One hundred and thirty-six wild bison of Yellowstone origin reclaimed their historic home on the Great Plains this November when they were transferred to the Fort Peck Indian Reservation from Yellowstone – a journey that took over 10 years to complete.

These bison will augment Fort Peck’s existing herd of pure and wild Yellowstone bison, started with a previous relocation in 2012. With this second transfer, the Assiniboine and Sioux tribes of Fort Peck are now the proud caretakers of a combined herd of almost 200 bison, the largest conservation herd of pure, wild Yellowstone bison in the state of Montana, outside of the Yellowstone National Park.

Watch Defenders’ mini-documentary on this  bison transfer  from Emmy Award-winning producer High Plains Films.

Defenders has been a long-time proponent of restoring Yellowstone bison to their historic home on the Great Plains. The Assiniboine and Sioux tribes at Fort Peck were among the first to offer their land for the return of bison.
“Yellowstone bison are essential to the restoration of the species,” said Jonathan Proctor, director of Defenders of Wildlife’s Rockies and Plains Program. “The Fort Peck Tribes gave Yellowstone bison a home before any others would. It is their commitment that resulted in today’s bison return, and it is their vision that will open the door for wild bison restoration elsewhere.”

With the tribes’ support, Defenders will continue to advocate in the state legislature and before the state wildlife commission that Yellowstone bison should be moved to tribal and public lands to establish or augment conservation herds.

Yellowstone bison are the true descendants of the massive wild herds, totaling up to 30 million, which roamed the West over a century ago. By the late 1890s, only 1,000 bison remained in North America, and most of these animals were held on private ranches and carried traces of breeding experiments with cattle. Fewer than 25 wild bison remained in Yellowstone by 1902 – reduced by illegal hunting from fewer than 200 in the 1890s. Today, Yellowstone’s bison population is the largest wild herd in the nation, as well as one of the few herds free of cattle genes. This unique combination of genetics and lack of domestication sets the Yellowstone bison apart from other contemporary herds.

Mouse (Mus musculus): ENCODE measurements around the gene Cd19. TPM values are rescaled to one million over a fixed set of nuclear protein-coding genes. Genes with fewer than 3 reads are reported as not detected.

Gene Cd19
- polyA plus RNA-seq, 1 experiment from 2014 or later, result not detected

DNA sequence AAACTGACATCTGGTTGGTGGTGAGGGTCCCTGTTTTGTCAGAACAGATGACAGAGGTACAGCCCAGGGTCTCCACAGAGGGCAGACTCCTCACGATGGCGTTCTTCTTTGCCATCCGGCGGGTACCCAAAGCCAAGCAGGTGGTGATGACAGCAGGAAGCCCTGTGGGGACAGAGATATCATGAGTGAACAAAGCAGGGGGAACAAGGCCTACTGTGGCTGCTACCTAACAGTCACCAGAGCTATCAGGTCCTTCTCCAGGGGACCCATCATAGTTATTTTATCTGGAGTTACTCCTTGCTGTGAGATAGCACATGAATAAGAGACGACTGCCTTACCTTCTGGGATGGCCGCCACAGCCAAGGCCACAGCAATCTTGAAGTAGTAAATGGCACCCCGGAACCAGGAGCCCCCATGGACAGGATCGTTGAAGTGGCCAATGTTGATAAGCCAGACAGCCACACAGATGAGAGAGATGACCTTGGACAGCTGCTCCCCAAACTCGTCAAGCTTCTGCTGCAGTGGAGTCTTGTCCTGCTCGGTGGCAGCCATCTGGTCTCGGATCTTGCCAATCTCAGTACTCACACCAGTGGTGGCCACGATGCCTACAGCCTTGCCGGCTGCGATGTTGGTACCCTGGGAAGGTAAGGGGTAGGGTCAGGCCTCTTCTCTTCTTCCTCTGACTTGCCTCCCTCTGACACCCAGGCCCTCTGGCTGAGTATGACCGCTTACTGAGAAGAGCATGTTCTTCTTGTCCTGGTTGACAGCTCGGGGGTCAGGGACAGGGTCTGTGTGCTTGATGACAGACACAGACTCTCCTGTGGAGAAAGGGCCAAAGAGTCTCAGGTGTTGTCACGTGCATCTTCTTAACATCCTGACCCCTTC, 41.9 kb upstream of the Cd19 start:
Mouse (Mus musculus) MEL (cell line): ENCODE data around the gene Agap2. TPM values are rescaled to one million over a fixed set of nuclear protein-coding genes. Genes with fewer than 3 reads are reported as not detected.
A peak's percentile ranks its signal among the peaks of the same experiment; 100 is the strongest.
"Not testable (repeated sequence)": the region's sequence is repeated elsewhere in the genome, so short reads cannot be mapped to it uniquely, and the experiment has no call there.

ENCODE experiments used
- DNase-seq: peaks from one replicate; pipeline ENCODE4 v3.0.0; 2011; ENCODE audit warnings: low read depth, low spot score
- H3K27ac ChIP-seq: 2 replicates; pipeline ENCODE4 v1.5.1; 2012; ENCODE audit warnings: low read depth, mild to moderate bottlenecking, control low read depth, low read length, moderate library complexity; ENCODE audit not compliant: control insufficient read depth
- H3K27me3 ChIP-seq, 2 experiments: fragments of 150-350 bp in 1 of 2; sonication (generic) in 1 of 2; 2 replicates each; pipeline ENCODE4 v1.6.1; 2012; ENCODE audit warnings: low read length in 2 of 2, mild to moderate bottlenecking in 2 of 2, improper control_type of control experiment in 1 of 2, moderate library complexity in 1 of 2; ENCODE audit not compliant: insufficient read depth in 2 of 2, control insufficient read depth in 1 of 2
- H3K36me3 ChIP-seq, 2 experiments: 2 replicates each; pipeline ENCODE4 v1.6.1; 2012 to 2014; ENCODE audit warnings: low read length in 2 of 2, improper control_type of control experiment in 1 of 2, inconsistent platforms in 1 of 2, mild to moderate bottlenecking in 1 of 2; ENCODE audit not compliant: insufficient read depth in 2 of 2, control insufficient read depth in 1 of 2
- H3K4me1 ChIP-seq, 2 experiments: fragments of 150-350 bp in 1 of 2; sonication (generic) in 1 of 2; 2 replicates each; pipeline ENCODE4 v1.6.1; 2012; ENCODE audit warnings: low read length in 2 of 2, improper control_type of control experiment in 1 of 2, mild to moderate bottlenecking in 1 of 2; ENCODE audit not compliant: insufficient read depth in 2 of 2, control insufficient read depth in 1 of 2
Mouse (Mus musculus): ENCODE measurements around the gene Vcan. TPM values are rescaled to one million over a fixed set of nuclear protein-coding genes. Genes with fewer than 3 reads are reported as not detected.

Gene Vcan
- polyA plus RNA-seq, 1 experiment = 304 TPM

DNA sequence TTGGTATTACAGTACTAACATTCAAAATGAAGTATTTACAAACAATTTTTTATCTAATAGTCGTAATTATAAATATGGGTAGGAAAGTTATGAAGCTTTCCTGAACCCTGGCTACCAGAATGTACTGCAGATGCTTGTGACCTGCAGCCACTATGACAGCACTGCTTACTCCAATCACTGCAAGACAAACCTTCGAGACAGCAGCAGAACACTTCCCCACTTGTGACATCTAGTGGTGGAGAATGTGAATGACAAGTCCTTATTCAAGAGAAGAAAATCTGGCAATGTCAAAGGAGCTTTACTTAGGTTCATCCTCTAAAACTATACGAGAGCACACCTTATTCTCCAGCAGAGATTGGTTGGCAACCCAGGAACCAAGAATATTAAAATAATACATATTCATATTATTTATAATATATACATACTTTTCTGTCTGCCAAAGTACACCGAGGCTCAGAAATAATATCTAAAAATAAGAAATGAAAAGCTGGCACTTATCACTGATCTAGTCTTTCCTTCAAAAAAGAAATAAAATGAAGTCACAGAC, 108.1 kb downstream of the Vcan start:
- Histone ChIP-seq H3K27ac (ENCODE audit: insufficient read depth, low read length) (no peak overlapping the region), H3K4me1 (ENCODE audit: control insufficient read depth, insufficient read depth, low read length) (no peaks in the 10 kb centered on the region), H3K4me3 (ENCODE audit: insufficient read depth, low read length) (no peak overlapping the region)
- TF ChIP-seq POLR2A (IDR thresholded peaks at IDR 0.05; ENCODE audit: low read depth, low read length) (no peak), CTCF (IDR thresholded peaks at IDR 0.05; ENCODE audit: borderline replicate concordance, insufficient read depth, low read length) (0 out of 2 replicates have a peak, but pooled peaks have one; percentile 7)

In 2005, Montana Department of Fish, Wildlife and Parks (MFWP) launched an experimental quarantine study using some Yellowstone bison to assess the feasibility of securing and subsequently providing brucellosis-free bison to seed new conservation herds across the West. Media executive and philanthropist Ted Turner volunteered to care for the bison on his private ranch through a legally required additional five-year surveillance period.  The animals transferred from Ted Turner’s Green Ranch to Fort Peck in November are the first “graduates” of the 2005 program, and underwent  over a decade of multigenerational brucellosis testing.


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